Strategies

The antifouling sector, mainly fulfilling the needs of the shipping industry, has for decades undertaken a great deal of research into developing toxic and to a minor extent non-toxic antifouling strategies. Virtually none of this work has considered the specific needs and issues related to aquaculture. It is essential to use the acquired knowledge from shipping as a base to develop sustainable approaches to reducing the biofouling problem within aquaculture.

A diverse selection of potential antifouling solutions is summarised in the diagram below. Selecting a strategy from the diagram provides a description of the how current or future strategies aim to prevent or reduce biofouling. More details are available from the drop down list for some of the strategies more closely investigated by the CRAB Project or already in widespread use throughout the aquaculture industry.

Greater details can be found in the Best Practice Guidelines. Not all strategies are commercially available at present and many are still being trialled or investigated for applicability by the aquaculture sector.

Choose a strategy using the list box


Or choose a fact sheet using the strategy overview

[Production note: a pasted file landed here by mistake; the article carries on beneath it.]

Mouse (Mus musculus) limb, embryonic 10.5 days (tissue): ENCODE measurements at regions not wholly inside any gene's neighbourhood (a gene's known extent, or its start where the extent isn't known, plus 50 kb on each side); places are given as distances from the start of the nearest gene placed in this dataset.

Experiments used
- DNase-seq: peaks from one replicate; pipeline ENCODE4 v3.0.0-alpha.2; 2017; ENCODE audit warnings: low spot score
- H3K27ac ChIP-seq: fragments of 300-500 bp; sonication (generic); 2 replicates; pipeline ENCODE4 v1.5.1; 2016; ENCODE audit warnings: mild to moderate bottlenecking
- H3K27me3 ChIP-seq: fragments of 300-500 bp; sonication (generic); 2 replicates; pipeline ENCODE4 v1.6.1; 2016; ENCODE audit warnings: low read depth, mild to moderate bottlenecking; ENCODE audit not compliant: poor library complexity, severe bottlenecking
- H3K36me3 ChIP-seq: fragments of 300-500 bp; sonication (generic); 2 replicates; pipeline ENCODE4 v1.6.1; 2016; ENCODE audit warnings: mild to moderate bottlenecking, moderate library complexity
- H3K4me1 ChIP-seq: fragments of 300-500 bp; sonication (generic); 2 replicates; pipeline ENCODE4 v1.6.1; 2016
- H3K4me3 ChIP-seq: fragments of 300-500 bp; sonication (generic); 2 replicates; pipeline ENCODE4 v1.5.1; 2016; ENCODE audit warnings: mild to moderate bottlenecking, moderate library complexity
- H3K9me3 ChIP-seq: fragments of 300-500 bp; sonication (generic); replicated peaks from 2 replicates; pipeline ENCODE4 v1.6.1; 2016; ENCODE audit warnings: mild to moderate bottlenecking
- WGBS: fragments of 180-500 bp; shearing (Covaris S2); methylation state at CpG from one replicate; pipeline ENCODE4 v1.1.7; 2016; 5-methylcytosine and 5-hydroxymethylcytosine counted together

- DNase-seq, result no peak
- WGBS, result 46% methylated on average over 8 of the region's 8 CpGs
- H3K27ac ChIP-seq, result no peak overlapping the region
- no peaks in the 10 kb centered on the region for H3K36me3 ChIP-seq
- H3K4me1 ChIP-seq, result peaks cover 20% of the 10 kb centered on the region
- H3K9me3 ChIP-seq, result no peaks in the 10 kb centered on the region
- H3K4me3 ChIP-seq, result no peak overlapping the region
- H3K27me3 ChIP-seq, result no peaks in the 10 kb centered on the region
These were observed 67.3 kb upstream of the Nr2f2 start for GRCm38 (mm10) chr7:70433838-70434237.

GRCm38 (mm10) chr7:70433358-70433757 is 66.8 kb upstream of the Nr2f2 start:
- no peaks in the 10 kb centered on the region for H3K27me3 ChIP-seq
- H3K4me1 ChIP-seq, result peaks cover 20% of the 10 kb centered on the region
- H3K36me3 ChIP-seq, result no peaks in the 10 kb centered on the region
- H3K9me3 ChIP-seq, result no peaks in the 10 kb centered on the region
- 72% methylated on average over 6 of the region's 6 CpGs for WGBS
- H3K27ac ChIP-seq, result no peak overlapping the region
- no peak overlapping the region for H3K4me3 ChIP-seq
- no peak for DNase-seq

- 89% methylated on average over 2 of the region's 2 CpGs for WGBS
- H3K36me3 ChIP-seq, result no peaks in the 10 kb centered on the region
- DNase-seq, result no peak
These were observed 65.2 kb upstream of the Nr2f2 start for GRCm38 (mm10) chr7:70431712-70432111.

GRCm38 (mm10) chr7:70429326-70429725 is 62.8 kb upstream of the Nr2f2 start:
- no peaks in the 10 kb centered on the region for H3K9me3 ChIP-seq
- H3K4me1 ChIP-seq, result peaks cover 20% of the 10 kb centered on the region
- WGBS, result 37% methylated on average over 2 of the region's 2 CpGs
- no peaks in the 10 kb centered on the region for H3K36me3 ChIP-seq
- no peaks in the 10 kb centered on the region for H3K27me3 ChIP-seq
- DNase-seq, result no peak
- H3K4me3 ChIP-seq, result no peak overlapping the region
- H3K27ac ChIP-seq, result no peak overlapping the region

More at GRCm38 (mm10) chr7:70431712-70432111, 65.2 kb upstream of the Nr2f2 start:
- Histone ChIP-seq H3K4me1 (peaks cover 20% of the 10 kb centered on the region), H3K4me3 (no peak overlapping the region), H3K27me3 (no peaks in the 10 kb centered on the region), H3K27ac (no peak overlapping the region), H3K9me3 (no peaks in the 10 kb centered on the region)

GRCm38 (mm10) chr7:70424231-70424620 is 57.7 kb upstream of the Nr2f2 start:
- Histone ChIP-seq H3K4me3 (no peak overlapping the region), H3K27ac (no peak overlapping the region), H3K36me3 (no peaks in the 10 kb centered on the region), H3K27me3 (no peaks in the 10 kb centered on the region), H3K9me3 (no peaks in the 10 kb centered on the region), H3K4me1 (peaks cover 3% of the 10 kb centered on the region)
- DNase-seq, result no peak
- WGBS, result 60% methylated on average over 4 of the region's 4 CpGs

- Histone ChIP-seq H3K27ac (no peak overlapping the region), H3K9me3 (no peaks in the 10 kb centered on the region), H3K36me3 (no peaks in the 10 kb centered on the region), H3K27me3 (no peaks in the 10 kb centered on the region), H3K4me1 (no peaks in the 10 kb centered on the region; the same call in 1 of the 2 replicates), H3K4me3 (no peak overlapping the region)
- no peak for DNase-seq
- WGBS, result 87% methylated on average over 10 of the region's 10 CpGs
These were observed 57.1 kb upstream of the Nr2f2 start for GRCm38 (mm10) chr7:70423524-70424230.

Metals, particularly silver and copper have long been known for their anti-microbial properties. Copper has been adopted as the metal of choice for most applications. However it is possible that environmental regulations such as the BPD could end its use. Other refers to all other coating related techniques apart from fouling release and metallic coatings. Fouling does occur on these non-stick or fouling-release coatings but can be easily removed. Some products have also an inherent antifouling performance. The best systems are self cleaning when fouling load is heavy. No active ingredient/biocide is released from the material. The antifouling works by other methods. Coatings based on leaching of low/non-toxic active ingredients, such as enzymes or natural products (e.g. furanones from algae, pepper extracts or menthol extracts). Biocide is released into the local environment & deters organisms from settling and/or kills the fouling after settlement. A wide range of technologies exist for the shipping inustry, while only low-tech, low cost coatings are used in aquaculture. Antifouling property of coating is based on leaching of an active ingredient. Coating systems are based on leaching or non leaching of biocides. Quite simply this includes all the cleaning techniques used or in development for aquaculture. Using electricity and associated reactions to deter and/or kill fouling.  Local and in-situ generation of biocides (Cl, hydrolysis, Cu2+ generation and deposition), pH shifts and charge. Need conductive surface. Advantage: can be switched on and off. This group of techniques includes all methods that do not involve coating the submersed material. Metal cladding Organo-metallic coating Hydrogels Surfaces with defined micro-structures Spiky coatings On demand systems Removable foils Contact Activity Fast polishing Nanotechnology based materials Fluor-silicones Silicone PDMS Living Natural compounds Enzymes Organic biocides Copper oxide Mechanical cleaning Fresh chemical solution Freshwater dipping Air drying High pressure washing Manual cleaning Robot technology Boatwash Magnetic/electrical forces Electrolysis Surface charge Dissolute/precipitate copper Physical deterrence UV-C radiation Biocide injection Removal of settling stages Vibrations Temperature Colour of substratum Low/High pH Natural Grazers Avoidance